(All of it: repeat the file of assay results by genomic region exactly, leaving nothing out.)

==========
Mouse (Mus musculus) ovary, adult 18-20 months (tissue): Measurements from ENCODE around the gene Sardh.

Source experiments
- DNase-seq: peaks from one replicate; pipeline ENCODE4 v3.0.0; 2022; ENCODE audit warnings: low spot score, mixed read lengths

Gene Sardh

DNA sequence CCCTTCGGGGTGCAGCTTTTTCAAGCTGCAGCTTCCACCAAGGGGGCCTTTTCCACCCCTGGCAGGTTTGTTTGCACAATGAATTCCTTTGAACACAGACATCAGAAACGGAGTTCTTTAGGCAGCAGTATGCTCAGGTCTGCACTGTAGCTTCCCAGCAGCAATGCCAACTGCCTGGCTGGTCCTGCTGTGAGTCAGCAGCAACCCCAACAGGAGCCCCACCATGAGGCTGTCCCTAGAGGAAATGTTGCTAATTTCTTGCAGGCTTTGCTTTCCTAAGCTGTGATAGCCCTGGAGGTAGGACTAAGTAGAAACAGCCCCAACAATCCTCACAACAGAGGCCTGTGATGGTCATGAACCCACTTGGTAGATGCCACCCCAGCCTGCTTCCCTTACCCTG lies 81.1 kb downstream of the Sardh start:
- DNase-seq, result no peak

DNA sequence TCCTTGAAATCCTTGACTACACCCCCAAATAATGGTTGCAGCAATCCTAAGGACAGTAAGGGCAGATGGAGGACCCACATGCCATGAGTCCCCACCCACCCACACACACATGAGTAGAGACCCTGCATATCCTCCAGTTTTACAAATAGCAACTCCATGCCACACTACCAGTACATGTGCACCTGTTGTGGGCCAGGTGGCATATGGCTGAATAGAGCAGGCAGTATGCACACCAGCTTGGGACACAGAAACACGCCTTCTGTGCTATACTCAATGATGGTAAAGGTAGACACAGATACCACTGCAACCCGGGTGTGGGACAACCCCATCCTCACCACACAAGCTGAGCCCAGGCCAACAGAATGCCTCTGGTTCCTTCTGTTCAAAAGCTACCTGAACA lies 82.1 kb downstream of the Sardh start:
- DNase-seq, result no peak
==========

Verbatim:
Mouse (Mus musculus) ovary, adult 18-20 months (tissue): Measurements from ENCODE around the gene Sardh.

Source experiments
- DNase-seq: peaks from one replicate; pipeline ENCODE4 v3.0.0; 2022; ENCODE audit warnings: low spot score, mixed read lengths

Gene Sardh

DNA sequence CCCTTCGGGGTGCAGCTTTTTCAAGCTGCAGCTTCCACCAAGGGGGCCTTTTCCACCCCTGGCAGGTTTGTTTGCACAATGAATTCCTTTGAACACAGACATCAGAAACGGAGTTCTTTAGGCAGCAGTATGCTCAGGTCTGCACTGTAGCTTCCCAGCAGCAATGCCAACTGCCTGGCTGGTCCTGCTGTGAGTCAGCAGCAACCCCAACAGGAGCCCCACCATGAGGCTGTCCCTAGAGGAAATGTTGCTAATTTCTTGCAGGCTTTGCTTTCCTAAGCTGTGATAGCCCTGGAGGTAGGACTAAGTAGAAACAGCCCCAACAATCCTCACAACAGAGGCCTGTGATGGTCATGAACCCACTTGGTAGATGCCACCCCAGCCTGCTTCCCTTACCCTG lies 81.1 kb downstream of the Sardh start:
- DNase-seq, result no peak

DNA sequence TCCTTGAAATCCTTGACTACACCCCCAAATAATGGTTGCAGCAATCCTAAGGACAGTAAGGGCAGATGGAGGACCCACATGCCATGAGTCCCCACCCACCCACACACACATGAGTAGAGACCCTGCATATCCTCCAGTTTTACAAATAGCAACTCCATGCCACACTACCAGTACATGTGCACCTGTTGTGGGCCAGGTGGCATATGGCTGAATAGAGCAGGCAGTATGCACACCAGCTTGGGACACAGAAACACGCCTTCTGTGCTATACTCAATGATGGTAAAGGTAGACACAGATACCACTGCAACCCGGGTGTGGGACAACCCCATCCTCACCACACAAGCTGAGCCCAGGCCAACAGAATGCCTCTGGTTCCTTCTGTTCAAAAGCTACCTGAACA lies 82.1 kb downstream of the Sardh start:
- DNase-seq, result no peak